June 20, 2015 7:00 am
Q: How do I run a credit check on new customers before I allow them to buy on account?
A: Many small businesses choose to increase their sales potential by offering credit terms to customers either individuals or other businesses. After all, the more options you provide for customers to pay, the more they might spend buying from your business. It is important, however, to find out whether those customers have a history of not paying their bills, are they credit worthy? Much has been written about verifying creditworthiness. Here are some of the best resources for learning more.
If the potential customer is another business, the best source of information is Dun and Bradstreet, www.dnb.com. Dun and Bradstreet maintains information about most businesses in the U.S. and even some businesses overseas. The cost of the information you receive will depend on how detailed you would like the information to be and how many credit reports you order on an annual basis. For many small businesses this is an expensive option. If DNB does not seem to be the best option for you, you may want to ask your potential customer for business references so you can contact some of their existing suppliers to find out their payment history.
If the potential customer is an individual, the best sources of information are the credit reporting bureaus Experian (www.experian.com), Transunion (www.transunion.com)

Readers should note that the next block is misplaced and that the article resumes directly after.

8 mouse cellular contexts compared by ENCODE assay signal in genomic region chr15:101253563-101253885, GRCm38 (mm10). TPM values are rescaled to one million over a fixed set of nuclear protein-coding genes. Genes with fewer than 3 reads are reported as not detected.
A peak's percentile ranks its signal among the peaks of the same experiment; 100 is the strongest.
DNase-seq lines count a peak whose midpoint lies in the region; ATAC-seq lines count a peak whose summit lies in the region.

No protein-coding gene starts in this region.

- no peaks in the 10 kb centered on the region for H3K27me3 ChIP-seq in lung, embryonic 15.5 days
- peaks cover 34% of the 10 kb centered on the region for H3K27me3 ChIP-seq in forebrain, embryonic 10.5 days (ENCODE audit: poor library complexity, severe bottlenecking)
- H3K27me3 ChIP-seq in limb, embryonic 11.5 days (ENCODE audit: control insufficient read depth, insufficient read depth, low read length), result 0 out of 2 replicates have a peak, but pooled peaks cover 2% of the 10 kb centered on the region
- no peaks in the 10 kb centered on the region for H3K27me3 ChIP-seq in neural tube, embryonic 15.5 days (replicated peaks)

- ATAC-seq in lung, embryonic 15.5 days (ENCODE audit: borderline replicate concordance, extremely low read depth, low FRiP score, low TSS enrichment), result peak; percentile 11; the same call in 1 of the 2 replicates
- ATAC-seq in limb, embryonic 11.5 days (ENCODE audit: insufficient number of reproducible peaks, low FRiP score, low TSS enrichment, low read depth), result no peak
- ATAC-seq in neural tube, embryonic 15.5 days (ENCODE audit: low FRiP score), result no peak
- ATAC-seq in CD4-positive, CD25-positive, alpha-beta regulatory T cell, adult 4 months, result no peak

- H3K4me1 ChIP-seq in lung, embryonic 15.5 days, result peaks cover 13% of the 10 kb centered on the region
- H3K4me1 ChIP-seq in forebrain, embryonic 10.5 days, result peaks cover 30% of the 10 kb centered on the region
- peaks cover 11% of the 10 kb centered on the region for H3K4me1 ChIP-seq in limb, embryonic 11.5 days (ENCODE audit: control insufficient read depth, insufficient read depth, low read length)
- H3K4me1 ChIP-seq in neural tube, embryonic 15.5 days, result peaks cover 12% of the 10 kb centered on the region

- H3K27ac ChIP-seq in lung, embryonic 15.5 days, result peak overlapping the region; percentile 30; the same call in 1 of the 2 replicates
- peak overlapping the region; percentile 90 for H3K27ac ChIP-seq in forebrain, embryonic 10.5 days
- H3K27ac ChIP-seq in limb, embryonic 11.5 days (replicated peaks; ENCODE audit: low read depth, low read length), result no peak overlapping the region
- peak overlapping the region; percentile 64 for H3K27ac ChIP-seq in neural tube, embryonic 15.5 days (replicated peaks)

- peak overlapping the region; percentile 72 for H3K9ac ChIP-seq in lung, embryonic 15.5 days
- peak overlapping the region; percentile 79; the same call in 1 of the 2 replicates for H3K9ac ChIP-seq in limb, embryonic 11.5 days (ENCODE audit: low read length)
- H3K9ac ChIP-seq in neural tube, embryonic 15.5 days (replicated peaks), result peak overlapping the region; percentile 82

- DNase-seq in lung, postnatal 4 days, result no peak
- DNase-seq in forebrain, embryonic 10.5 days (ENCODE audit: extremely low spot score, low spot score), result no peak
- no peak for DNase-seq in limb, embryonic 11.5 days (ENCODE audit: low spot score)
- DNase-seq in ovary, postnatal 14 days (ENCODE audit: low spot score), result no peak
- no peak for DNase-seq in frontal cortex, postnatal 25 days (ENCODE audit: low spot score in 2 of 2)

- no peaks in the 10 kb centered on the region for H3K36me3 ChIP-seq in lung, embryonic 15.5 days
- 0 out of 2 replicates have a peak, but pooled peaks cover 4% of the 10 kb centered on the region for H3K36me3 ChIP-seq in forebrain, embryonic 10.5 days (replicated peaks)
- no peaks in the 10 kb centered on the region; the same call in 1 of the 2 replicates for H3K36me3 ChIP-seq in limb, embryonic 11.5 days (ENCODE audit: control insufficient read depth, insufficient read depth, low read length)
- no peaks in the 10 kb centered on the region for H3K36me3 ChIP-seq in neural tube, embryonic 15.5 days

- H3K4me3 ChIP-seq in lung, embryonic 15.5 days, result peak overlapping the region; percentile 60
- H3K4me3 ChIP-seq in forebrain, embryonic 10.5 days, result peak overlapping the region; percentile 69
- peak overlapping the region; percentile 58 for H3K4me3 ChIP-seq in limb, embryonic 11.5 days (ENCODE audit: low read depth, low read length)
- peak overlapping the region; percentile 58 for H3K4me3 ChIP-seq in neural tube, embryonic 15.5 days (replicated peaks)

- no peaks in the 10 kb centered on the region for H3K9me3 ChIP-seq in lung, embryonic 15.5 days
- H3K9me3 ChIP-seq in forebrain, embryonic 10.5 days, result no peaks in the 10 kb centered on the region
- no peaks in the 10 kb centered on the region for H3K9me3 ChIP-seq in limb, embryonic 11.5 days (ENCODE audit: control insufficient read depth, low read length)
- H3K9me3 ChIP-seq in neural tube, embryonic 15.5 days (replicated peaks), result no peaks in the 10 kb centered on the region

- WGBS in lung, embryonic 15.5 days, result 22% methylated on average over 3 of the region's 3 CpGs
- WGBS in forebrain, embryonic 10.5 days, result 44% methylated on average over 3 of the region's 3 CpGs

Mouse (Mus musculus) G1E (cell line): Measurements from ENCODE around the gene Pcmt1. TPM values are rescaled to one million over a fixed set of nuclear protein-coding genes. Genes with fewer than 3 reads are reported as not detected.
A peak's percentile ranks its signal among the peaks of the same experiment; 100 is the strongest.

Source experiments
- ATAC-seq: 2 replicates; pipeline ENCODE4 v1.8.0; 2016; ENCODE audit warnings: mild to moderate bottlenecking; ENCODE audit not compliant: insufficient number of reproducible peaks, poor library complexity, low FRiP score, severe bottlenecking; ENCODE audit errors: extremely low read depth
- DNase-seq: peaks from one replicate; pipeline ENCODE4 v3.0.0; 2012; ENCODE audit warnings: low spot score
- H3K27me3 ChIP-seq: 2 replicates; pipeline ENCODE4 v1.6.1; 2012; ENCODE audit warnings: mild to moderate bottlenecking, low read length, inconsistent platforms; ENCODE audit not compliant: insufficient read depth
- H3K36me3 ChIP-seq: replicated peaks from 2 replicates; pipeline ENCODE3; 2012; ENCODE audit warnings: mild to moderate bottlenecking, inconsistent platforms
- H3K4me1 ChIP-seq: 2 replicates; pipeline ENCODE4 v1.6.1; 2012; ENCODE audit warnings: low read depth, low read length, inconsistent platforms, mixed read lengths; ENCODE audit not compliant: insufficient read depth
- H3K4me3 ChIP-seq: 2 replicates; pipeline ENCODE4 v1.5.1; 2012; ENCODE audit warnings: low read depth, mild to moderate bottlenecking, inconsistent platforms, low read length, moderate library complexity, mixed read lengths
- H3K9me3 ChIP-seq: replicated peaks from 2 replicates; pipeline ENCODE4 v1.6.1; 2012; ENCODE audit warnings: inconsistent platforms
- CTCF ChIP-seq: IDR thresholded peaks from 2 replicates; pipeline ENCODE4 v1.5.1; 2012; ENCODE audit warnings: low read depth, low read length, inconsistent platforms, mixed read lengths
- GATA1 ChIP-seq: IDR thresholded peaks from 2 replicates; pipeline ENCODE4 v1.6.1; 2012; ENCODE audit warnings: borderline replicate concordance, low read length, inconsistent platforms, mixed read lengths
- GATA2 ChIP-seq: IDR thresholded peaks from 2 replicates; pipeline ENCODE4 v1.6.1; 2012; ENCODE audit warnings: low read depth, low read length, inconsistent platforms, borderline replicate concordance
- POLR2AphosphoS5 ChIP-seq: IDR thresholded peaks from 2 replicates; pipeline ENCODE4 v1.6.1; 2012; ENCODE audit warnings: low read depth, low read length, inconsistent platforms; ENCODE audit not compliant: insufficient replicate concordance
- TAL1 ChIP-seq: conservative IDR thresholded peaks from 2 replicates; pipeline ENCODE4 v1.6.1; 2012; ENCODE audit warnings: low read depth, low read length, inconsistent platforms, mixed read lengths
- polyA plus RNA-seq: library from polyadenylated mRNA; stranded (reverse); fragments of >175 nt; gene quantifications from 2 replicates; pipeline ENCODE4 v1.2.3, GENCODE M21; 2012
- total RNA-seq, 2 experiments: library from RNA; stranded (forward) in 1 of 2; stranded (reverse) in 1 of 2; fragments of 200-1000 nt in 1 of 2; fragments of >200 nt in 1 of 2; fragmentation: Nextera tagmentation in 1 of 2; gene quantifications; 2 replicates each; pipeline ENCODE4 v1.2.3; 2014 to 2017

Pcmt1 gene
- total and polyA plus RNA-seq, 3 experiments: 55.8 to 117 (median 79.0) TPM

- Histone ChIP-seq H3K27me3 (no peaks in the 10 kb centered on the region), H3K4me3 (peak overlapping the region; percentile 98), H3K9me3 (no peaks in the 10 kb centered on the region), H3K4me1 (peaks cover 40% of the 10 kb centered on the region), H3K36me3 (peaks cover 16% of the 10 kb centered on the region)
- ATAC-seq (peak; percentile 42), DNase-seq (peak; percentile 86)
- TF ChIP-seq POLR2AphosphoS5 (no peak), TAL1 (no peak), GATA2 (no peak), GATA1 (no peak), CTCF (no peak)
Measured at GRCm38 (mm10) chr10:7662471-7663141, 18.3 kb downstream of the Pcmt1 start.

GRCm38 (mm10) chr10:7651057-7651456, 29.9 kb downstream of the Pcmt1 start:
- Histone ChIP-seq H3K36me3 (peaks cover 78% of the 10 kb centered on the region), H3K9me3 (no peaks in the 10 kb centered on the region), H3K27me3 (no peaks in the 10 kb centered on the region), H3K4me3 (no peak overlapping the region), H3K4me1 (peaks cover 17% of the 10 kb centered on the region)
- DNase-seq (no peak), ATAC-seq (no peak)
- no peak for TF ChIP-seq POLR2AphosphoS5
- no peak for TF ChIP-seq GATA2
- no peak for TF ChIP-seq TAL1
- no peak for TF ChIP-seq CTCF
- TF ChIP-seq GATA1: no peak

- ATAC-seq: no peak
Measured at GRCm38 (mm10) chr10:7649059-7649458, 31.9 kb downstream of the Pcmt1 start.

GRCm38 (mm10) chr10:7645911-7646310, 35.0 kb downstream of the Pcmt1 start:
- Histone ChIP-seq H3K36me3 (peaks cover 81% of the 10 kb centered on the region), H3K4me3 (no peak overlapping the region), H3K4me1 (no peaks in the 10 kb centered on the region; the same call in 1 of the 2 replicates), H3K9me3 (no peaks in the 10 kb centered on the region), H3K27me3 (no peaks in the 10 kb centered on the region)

and Equifax (www.equifax.com). Each of these can provide businesses with credit and collections management services including consumer credit reports. Once again, there is a cost for this service.
If you decide to offer credit terms, it will also be important for you to learn about the Fair Credit Reporting Act which protects consumers from inaccuracies in their credit files and unfair credit practices. The Federal Trade Commission can provide the information you will need at www.ftc.gov. Another good resource is the National Association of Credit Management www.nacm.org, a membership organization for business credit professionals and credit managers.
There are costs involved in gaining access to business and consumer credit reports but those costs may be outweighed by the potential savings from not giving credit to a customer who doesn’t pay their bill or penalties for not knowing the rights of consumers under the Fair Credit Practices Act.
Before you begin offering credit payment terms, research credit practices and develop credit policies and procedures.
The SBDC is a partnership of the U.S. Small Business Administration, the Oregon Small Business Development Center Network, the Oregon Business Development Department and Southwestern Oregon Community College. Arlene M. Soto has been the Director of the Southwestern Small Business Development Center since July 2007. To ask a question call 541-756-6445, e-mail email@example.com, or write 2455 Maple Leaf, North Bend, OR 97459. Additional help is available at the OSBDCN Web page www.bizcenter.org.